The Green Bay Packers hosted a top-30 visit with Washington defensive lineman Greg Gaines, a three-time All-Pac-12 selection and the 2018 winner of the Morris Trophy.Gaines (6-1, 312) played in a school record 54 games over four seasons, tallying 148 tackles, 20.5 tackles for losses, 9.5 sacks, four pass breakups, an interception and a fumble recovery. As a senior, Gaines produced 55 tackles, 6.5 tackles for losses and 3.5 sacks and won the Morris Trophy, which is awarded to the Pac-12’s top defensive lineman based on votes from opposing players.

Gaines is considered a tough and active nose tackle who is tough to move at the point of attack, disruptive against the run and surprisingly good as a pocket collapser.

Bobby Evans Jersey

Cody Ford went in the second round (No. 38 overall) to the Bills, Bobby Evans went in the third round (No. 97 overall) to the Rams, both Dru Samia (No. 114 overall) and Ben Powers (No. 123 overall) went in the fourth. This all comes after the Sooners offensive line won the Joe Moore Award for 2018, recognizing the nation’s best collective o-line unit.

While the draft and award both speak to the tremendous collection of individual talent assembled this past season, more than that it highlights offensive line coach Bill Bedenbuagh’s tremendous acumen for developing high-quality athletes on the front line.

Since Bedenbaugh’s arrival in 2013 Oklahoma football has averaged no less than 217 yards per game on the ground each season and have produced eight NFL draft picks on the offensive line including this past year’s historic haul.

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Bedenbuagh has been a talented recruiter, but his real skill comes once he gets guys onto campus. Two years ago he turned Orlando Brown from the No. 37 tackle in the 2014 class into the best left tackle in college football. He made Cody Ford an NFL prospect at four different potential positions. He had the foresight to move Bobby Evans over to left tackle to take the place of Brown this past season and he was patient enough with Dru Samia, moving him to a few different positions before finding his natural home at right guard.

Bedenbuagh has a knack for seeing the big picture and moving every piece into the proper place to serve it.Eagles alum Kyler Murray began the processions as the draft’s top overall pick to the Arizona Cardinals on Thursday night, and two of his high school teammates followed suit by hearing their names called during the second day of the draft.

Allen’s offensive line took center stage locally, with alums Greg Little and Bobby Evans both learning their professional destinations. Little was picked early on Friday, drafted No. 37 overall to the Carolina Panthers, while Evans will head west to join the Los Angeles Rams after the Super Bowl runners-up picked the offensive lineman with the 97th pick.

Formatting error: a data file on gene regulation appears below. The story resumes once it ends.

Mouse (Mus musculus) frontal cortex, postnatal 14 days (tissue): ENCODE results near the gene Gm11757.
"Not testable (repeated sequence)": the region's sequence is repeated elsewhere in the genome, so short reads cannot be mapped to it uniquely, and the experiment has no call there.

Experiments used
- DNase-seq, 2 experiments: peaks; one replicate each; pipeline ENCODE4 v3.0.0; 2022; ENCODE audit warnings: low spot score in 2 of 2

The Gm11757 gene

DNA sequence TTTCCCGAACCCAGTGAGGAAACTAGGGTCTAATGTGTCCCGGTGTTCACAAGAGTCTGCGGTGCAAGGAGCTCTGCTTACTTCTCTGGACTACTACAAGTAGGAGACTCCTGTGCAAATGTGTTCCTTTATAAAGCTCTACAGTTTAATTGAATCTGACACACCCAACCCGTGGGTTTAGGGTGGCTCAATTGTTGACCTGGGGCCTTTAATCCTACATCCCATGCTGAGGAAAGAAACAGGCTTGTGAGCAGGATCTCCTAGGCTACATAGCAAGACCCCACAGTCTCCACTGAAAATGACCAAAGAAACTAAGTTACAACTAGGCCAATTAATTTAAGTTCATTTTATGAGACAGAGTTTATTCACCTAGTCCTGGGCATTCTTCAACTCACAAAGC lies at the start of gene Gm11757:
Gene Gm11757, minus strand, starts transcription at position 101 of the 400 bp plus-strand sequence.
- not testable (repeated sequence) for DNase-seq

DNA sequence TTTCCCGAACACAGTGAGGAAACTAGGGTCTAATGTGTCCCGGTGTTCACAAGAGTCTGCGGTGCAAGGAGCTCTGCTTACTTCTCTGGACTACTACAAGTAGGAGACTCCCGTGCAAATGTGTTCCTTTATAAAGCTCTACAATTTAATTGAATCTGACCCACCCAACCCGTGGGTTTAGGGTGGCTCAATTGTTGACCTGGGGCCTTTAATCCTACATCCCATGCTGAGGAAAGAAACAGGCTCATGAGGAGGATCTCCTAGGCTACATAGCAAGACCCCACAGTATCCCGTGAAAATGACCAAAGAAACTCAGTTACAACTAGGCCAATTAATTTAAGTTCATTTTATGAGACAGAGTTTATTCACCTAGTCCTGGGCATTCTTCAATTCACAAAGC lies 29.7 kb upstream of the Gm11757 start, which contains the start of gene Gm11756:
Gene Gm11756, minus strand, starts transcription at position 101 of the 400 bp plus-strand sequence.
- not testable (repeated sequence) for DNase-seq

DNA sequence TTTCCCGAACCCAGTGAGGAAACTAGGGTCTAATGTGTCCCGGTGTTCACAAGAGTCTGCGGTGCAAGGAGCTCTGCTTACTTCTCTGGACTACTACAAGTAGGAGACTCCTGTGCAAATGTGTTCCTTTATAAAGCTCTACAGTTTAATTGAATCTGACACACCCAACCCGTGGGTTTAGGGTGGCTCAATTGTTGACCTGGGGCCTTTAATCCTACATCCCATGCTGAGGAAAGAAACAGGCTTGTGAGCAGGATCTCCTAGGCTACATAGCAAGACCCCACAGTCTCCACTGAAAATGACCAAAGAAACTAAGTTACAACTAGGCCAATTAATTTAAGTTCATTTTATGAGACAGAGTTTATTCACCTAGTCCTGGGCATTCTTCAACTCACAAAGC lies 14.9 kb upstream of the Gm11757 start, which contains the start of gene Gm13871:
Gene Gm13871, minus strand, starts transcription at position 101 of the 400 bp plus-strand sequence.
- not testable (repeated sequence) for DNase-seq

The two linemen started at left tackle during their final collegiate campaigns, with Evans protecting Murray’s blind side at Oklahoma and Little anchoring the left side of the line at Ole Miss.

Little came away from his junior season with the Rebels picked as an All-America second-team selection by multiple outlets while also receiving all-SEC first-team honors. He was a finalist for the Earl Campbell Tyler Rose Award – an accolade annually given to the top offensive player in Division I football.

Evans, meanwhile, manned left tackle for a Sooner line that, together, received the Joe Moore Award for the best offensive line in the country. Evans concludes his time in Norman as a three-time all-Big 12 selection, earning second-team honors in 2018.Cody Ford didn’t get selected in the first round, but Oklahoma’s talented offensive lineman did learn where his NFL journey will begin on Friday night.

Ford was selected by the Buffalo Bills with the sixth pick in the second round of the 2019 NFL Draft.

Ford has an outstanding career for the Sooners, which included a shift from offensive guard to tackle during his senior year. He’s the first of four OU offensive linemen expected to be drafted this weekend, joining Bobby Evans, Ben Powers and Dru Samia.

Ford was among four Oklahoma players who declared early for the NFL Draft. He was a two-year starter for Oklahoma after suffering a season-ending injury three games into his redshirt freshman season.

“I’m thrilled for Cody. He had to overcome a ton here at OU with the really bad injury against Ohio State in his first year and then moving positions,” Oklahoma coach Lincoln Riley said. “He’s one of the nastiest offensive linemen I’ve ever coached, and I think he was probably the most dominant tackle in the country last year. Seeing him now as a high draft pick is amazing. His best ball is in front of him.”Bobby Evans became OU’s second offensive lineman to be selected on Friday night.

Evans was picked in the third round by the Los Angeles Rams with the 97th overall pick. The Rams moved up four spots to get Evans.Evans was a teammate of Murray at Allen (Texas) High School. He chose for early entry into the NFL Draft with Ford and the decision paid off for both.